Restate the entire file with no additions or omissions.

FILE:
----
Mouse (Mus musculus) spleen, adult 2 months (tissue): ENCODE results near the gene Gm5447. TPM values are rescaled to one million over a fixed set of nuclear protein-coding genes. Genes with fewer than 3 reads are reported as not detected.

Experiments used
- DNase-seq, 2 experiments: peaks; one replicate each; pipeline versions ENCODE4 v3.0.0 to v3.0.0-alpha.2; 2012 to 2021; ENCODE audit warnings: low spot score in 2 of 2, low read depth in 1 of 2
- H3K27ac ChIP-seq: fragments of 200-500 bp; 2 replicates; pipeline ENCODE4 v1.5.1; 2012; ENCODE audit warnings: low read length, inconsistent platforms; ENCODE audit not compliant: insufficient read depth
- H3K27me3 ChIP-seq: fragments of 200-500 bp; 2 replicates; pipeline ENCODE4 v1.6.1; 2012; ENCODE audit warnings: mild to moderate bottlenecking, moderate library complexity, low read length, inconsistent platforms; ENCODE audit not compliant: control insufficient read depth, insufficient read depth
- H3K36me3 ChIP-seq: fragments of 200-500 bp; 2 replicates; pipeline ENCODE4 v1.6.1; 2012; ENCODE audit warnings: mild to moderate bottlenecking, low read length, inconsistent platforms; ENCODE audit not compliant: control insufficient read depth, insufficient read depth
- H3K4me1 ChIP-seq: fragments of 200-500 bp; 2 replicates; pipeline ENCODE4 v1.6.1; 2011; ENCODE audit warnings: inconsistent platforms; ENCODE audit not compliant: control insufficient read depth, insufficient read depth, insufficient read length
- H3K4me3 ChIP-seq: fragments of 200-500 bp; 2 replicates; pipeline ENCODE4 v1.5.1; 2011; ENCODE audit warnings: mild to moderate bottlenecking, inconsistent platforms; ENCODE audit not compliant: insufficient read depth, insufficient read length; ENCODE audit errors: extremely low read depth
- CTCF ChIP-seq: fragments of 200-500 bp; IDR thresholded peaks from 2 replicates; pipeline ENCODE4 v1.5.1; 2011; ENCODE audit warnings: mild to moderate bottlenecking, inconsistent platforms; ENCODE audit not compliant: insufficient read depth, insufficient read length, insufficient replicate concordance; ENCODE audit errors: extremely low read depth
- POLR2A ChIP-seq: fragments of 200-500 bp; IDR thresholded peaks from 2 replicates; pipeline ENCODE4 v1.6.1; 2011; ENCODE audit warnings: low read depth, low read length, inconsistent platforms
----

Mouse (Mus musculus) spleen, adult 2 months (tissue): ENCODE results near the gene Gm5447. TPM values are rescaled to one million over a fixed set of nuclear protein-coding genes. Genes with fewer than 3 reads are reported as not detected.

Experiments used
- DNase-seq, 2 experiments: peaks; one replicate each; pipeline versions ENCODE4 v3.0.0 to v3.0.0-alpha.2; 2012 to 2021; ENCODE audit warnings: low spot score in 2 of 2, low read depth in 1 of 2
- H3K27ac ChIP-seq: fragments of 200-500 bp; 2 replicates; pipeline ENCODE4 v1.5.1; 2012; ENCODE audit warnings: low read length, inconsistent platforms; ENCODE audit not compliant: insufficient read depth
- H3K27me3 ChIP-seq: fragments of 200-500 bp; 2 replicates; pipeline ENCODE4 v1.6.1; 2012; ENCODE audit warnings: mild to moderate bottlenecking, moderate library complexity, low read length, inconsistent platforms; ENCODE audit not compliant: control insufficient read depth, insufficient read depth
- H3K36me3 ChIP-seq: fragments of 200-500 bp; 2 replicates; pipeline ENCODE4 v1.6.1; 2012; ENCODE audit warnings: mild to moderate bottlenecking, low read length, inconsistent platforms; ENCODE audit not compliant: control insufficient read depth, insufficient read depth
- H3K4me1 ChIP-seq: fragments of 200-500 bp; 2 replicates; pipeline ENCODE4 v1.6.1; 2011; ENCODE audit warnings: inconsistent platforms; ENCODE audit not compliant: control insufficient read depth, insufficient read depth, insufficient read length
- H3K4me3 ChIP-seq: fragments of 200-500 bp; 2 replicates; pipeline ENCODE4 v1.5.1; 2011; ENCODE audit warnings: mild to moderate bottlenecking, inconsistent platforms; ENCODE audit not compliant: insufficient read depth, insufficient read length; ENCODE audit errors: extremely low read depth
- CTCF ChIP-seq: fragments of 200-500 bp; IDR thresholded peaks from 2 replicates; pipeline ENCODE4 v1.5.1; 2011; ENCODE audit warnings: mild to moderate bottlenecking, inconsistent platforms; ENCODE audit not compliant: insufficient read depth, insufficient read length, insufficient replicate concordance; ENCODE audit errors: extremely low read depth
- POLR2A ChIP-seq: fragments of 200-500 bp; IDR thresholded peaks from 2 replicates; pipeline ENCODE4 v1.6.1; 2011; ENCODE audit warnings: low read depth, low read length, inconsistent platforms